To be very honest...….I don't think I'm fully detached.
Maybe it takes longer for some people and others not so much.
I believe it does take will and effort and some sense of unlearning since......most human beings are conditioned and programmed to not detach.



However the true detachment that’s inspired by Zen Buddhism means deep involvement in life – because there is a lack of attachment to the outcome.
“In the end, you’ve got to be your own hero because everyone’s busy trying to save themselves.”

Offline osb

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Re: What is Detachment for you? How did you do it?
« Reply #16 on: February 18, 2019, 10:49:43 AM »
Treasur, I remember my grandfather used to ask me sternly, if ever I expressed a desire for something (ice cream? a necklace? a ride on a pony?), "Do you need that? Or do you just want that?"  And if I could prove that yes, I did actually need that, then we'd happily go off and get it (usually books - to him, those were ideas, and you can never have too many ideas).

My grandfather is long gone, but I thought about that question a lot during my H's MLC. And also as we reconciled (do I need this marriage? Do I want it? Or just want to not feel shame at its passing?). Decided in the end that I'd rather be with my H because I want him, than because I need to be married (or need my H). But that took a lot of Marie Kondo-ing, and hard grandfather questions inside my head.
"You have a right to action, not to the fruit thereof; shoot your arrow, but do not look to see where it lands."  -Bhagavad Gita

Online Treasur

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Re: What is Detachment for you? How did you do it?
« Reply #17 on: February 18, 2019, 11:11:18 AM »
I suppose the Marie Kondo bit is also about Joy though isn't it? Often lost for a while as LBS and so important to reclaim. Some artist said, not sure who, maybe William Morris, that outpr homes should only contain things that we need functionally or that are beautiful....bit the same principle I guess.

I find books hard to give away...my then h did too...but with the advent of Kindle, I have fewer but the ones I do have matter a great deal. Ideas are definitely better than a pony  :)
« Last Edit: February 18, 2019, 11:12:58 AM by Treasur »
T: 18  M: 12 (at BD) No kids.
H diagnosed with severe depression Oct 15. BD May 16. OW since April 16, maybe earlier. Silent vanisher mostly.
Divorced April 18. XH married ow 6 weeks later.
Healing and growing found here https://littleplotbythesea.wordpress.com

"Option A is not available so I need to kick the s**t out of Option B" Sheryl Sandberg

Offline Mitzpah

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Re: What is Detachment for you? How did you do it?
« Reply #18 on: February 18, 2019, 02:54:32 PM »
Detachment was kind of elusive in the beginning. It was a very strange concept for me - I just couldn't understand what it meant.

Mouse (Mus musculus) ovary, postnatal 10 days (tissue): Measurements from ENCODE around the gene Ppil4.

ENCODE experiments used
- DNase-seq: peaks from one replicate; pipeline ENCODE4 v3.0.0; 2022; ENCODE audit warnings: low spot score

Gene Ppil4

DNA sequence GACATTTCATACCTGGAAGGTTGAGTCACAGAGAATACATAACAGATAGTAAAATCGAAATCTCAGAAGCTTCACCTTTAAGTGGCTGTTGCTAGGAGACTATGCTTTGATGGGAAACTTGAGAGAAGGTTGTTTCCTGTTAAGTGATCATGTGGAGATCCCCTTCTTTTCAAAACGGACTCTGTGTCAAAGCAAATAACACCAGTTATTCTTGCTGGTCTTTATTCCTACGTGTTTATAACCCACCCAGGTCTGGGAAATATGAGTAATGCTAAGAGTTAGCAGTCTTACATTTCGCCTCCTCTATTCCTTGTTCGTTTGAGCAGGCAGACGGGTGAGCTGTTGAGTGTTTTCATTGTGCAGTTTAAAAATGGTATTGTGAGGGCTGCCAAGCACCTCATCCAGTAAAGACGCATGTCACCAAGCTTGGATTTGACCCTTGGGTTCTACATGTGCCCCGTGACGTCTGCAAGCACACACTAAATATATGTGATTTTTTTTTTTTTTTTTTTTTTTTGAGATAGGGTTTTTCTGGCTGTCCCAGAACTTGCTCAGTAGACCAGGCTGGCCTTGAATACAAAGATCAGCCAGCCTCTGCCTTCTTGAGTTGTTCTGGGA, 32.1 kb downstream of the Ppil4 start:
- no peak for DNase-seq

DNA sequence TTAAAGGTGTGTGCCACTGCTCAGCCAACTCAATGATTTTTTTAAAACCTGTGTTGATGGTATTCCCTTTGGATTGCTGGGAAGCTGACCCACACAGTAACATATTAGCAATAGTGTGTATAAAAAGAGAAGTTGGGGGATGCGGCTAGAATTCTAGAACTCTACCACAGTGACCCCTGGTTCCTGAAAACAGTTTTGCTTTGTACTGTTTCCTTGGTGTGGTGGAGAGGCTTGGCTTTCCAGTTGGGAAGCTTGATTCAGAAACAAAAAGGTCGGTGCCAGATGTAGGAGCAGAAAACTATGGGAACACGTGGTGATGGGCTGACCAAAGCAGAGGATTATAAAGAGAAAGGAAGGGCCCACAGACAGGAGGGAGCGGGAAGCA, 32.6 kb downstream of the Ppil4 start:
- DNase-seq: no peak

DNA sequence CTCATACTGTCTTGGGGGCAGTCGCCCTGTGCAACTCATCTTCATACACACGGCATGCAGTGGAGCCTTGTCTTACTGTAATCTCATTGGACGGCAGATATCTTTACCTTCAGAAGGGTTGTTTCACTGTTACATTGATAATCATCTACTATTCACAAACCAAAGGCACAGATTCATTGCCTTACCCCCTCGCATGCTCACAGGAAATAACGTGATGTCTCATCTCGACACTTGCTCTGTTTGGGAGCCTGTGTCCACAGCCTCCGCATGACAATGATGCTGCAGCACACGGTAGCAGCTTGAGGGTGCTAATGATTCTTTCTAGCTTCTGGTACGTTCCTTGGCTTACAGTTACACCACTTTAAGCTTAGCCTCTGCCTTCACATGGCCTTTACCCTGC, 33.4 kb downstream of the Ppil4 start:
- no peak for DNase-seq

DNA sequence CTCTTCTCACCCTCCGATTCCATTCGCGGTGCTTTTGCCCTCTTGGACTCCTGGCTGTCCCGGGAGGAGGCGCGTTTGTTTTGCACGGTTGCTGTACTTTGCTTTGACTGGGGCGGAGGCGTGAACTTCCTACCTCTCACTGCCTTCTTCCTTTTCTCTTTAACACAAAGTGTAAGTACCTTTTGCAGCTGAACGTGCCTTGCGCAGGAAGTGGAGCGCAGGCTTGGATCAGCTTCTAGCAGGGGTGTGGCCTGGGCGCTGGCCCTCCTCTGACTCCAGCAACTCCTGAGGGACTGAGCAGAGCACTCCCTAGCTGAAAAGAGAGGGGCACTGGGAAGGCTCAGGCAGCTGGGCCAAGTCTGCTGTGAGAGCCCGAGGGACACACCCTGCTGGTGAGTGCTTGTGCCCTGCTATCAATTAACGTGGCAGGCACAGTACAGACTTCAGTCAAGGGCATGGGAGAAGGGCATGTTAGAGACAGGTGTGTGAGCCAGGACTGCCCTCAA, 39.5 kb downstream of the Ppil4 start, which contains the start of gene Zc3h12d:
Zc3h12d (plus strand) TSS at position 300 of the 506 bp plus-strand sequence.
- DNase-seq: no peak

As time went on and I failed to detach (or at least, I couldn't see it), I found that I was learning to get out of the way of hurt. I learnt to look the other way, I learnt to hide myself when h. was around, I learnt not to ask questions of my children when they came back from being with him and gradually, very gradually I managed a kind of detachment.

Nowadays, I see detachment more objectively - when my s25 was born, he was in hospital for heart surgery and I observed the doctors and nurses dealing with him. I now know that they were detached, they were doing their jobs without attachment. Once my son showed that he was going to make it, I observed these professionals soften towards my son, they would stop by his incubator and touch him, they would smile at me when I sang to him and explain the procedures. A doctor told me on one of the last days that the distance (detachment) I observed was very necessary for them in the beginning because they needed to do their best to save him but they could not get involved emotionally with a baby they weren't sure was going to make it.

So, I see detachment as letting go of the emotions, owning my own emotions and allowing others to own theirs, whether it be anger, sadness, frustration, despair...When I need a time out, I go to my safe place and deal with what is bothering me, sorting through what belongs to me and what does not.

I am, by nature, a private person and I think this helps me - I am also a conflict avoider, so I let go easier ;)

I probably will never totally detach from my beloved, however, I leave him be and I am fully aware that he has to work things out himself. If I help him, it is because he has asked and I am able to help not because I feel obliged to. I am not a fixer anymore and that is the best thing that has come out of detachment.
« Last Edit: February 18, 2019, 02:56:07 PM by Mitzpah »
M 58
H 58
S 27
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BD 13 Dec 2010
Divorced 27 Feb 2015 (30 years marriage)

"For I know the plans I have for you," declares the LORD, "plans to prosper you and not to harm you, plans to give you hope and a future" Jeremiah 29:11

Offline Anjae

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Re: What is Detachment for you? How did you do it?
« Reply #19 on: February 18, 2019, 03:01:13 PM »
1. What does Detachment mean for you personally?  (In your own words or a quote that best describes your thoughts)
2. What did you do to gain a measure of it?
3. What positives did Detachment bring you? (Prompted by Thunder.  Thank you!)

1 - No longer be dragged into the MLCers emotional issues and other issues concerning the MLCer. Live my own life. Detachment means peace and quiet to me.

2 - I start by cutting contact with Mr J, getting further and further away from his and his MLC. Think my detachement come from it.

3 - Many. Peace, quietness, space, freedom, joy. Not having to deal with a crazy MLCer, not caring for the crazy MLCer.   
Sometimes good things fall apart so better things can fall together. (Marilyn Monroe)